• Do they license my style of art? For example, if you create children’s art, you wouldn’t want to spend your time and energy approaching a manufacturer that features mostly floral art. If your style is a good fit, then ask yourself, “is my art a good compliment to their existing lines by offering a new twist on a current theme?” Keep in mind a manufacturer (hopefully) will not license art that is in direct competition with one of their successful existing artists.

Sending presentation packages.

In part 1 of this article, I offered information on how to send presentation packages. This is the most effective way to approach a manufacturer that you are sure is a good fit with your art. This can get expensive if you are sending this kind of package out to every manufacturer you are interested in. A more cost effective and yet still a very viable way to approach a manufacturer is to send them email pdf presentations along with a link to your website or online portfolio. If you do not have a website, you need to make it a priority. It is a really good idea to have a password protected area within your site that displays all of your available images. Manufacturers don’t have time to wander around your site looking for art; make it easy for them. Also, by having it password protected, you won’t be vulnerable to copyright infringers.  Important: while researching a manufacturer, check to see if they offer guidelines for submitting art. If so, be sure to follow them exactly.

All manufacturers work with digital files. If you create your art using photoshop or another digital program, make sure you save your files in layers. Often times a manufacturer needs to manipulate your art to fit their product specifications and layered files saves a lot of time.

If you create with brush and palette you will need to either have your art scanned or professionally photographed. Have the files saved as rgb .tif files at 300 dpi. Manufacturers need high res files and this is the standard. My files are 25mb to 80mb depending on the size of the original art.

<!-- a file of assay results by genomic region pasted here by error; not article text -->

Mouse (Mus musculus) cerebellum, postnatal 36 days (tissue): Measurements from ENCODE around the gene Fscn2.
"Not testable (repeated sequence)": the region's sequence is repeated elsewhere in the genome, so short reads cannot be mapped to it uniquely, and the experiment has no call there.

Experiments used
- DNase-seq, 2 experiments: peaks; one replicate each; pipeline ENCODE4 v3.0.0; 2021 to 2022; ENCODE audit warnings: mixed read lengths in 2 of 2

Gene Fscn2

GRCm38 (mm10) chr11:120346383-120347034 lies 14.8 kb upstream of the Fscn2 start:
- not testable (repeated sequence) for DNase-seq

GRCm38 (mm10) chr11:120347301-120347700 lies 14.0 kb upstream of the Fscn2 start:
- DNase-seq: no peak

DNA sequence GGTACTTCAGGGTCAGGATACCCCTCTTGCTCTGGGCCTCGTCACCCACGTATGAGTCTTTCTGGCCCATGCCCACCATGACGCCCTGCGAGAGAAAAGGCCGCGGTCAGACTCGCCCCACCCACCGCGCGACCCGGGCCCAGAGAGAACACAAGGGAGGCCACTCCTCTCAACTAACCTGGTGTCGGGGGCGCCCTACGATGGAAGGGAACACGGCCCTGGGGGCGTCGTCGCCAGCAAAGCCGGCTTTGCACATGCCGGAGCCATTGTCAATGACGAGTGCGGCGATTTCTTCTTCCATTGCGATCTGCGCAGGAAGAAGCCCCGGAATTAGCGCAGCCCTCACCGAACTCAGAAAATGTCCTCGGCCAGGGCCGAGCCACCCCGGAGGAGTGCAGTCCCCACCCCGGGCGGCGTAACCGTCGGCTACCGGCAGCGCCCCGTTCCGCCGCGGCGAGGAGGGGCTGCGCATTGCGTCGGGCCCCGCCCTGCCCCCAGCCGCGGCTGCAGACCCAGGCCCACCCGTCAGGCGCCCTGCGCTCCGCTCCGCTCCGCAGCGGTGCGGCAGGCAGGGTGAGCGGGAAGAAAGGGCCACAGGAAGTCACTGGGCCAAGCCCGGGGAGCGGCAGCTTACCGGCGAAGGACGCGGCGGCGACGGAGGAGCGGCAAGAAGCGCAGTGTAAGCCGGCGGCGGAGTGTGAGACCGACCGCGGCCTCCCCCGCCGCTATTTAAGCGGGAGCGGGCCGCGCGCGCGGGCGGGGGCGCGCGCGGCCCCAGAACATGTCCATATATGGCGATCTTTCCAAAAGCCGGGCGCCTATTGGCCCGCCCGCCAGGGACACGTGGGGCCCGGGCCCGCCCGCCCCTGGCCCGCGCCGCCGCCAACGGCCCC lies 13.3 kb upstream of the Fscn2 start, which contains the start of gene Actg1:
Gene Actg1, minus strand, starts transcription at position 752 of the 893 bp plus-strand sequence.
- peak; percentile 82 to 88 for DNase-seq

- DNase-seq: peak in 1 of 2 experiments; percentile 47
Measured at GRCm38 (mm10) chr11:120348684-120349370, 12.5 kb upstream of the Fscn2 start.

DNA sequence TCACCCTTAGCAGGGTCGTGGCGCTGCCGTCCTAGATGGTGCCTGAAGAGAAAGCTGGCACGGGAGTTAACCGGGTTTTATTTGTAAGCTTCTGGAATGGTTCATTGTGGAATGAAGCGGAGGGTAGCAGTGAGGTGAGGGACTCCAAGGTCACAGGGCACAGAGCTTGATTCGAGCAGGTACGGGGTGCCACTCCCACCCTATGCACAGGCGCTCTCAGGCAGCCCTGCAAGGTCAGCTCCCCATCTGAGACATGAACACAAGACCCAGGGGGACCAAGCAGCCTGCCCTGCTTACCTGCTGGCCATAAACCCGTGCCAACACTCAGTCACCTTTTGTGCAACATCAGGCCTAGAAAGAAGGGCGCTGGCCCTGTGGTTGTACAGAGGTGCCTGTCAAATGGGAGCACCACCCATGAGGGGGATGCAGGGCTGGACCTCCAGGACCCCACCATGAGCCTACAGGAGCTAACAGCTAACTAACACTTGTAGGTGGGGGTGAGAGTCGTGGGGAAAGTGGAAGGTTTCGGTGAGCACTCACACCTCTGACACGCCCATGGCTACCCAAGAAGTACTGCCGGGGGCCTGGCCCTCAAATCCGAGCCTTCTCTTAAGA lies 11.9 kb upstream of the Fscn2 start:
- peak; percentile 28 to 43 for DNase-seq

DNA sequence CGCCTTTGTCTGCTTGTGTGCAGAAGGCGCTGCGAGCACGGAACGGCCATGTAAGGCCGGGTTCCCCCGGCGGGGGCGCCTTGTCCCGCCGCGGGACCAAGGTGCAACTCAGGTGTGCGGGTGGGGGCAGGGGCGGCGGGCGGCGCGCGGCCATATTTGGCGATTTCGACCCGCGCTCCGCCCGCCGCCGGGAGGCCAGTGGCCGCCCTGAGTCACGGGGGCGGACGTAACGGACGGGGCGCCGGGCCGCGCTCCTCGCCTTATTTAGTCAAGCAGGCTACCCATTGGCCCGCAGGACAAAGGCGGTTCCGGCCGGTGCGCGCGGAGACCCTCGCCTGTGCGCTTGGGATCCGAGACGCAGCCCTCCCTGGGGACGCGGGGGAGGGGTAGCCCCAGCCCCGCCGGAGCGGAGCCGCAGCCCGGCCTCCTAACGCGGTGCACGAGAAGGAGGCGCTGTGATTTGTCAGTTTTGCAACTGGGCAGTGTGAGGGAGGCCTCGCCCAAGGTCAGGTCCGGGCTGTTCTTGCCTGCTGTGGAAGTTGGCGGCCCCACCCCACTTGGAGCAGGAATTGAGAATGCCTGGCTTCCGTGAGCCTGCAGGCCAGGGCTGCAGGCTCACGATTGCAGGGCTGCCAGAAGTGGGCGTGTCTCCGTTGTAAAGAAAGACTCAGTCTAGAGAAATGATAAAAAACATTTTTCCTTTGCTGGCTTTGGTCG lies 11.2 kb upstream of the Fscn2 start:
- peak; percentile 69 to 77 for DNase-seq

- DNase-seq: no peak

Will they even take the time to look at a new artist’s work?

If you are concerned that manufacturers are only looking for established artists, don’t be. Of course, having a successful track record will work in your favor but it isn’t a requirement. I would say the best way to complete with established artists is to be professional, be prepared and be a sponge when it comes to learning about the industry.

Manufacturers are always looking for new a fresh art whether it is from an established artist or a new artist. Also, they are not only looking at the art, in some cases they are looking for an artist that is willing to work with them in designing products. They want your creative touch and artistic eye when developing a line.

Once you get started, never lose sight of the importance of creating new art.

Most manufacturers introduce new products every six months. As soon as they launch their product lines in January, they immediately turn their focus to products for the summer introduction. They need to know you will have new art to consider.  Manufacturers need to see new, fresh, art from the heart throughout the year.

In closing, art licensing can be a lucrative, exciting and fun business, however, it is also very competitive and takes a talented, self-motivated, disciplined artist to make it a successful career. The more art you have in your portfolio when you first start will increase your chances for success and can determine how high you will soar! So get creating!

Cheering you on and wishing you the best!

{ 1 comment… read it below or add one }

Annie Beez June 3, 2015 at 1:06 pm

Hi Teresa-I have just found your site and it’s so exciting to finally have a lot of my questions about listening answered. However, many of your links do not work. I really want to see your article about creating collections but it is gone. 🙁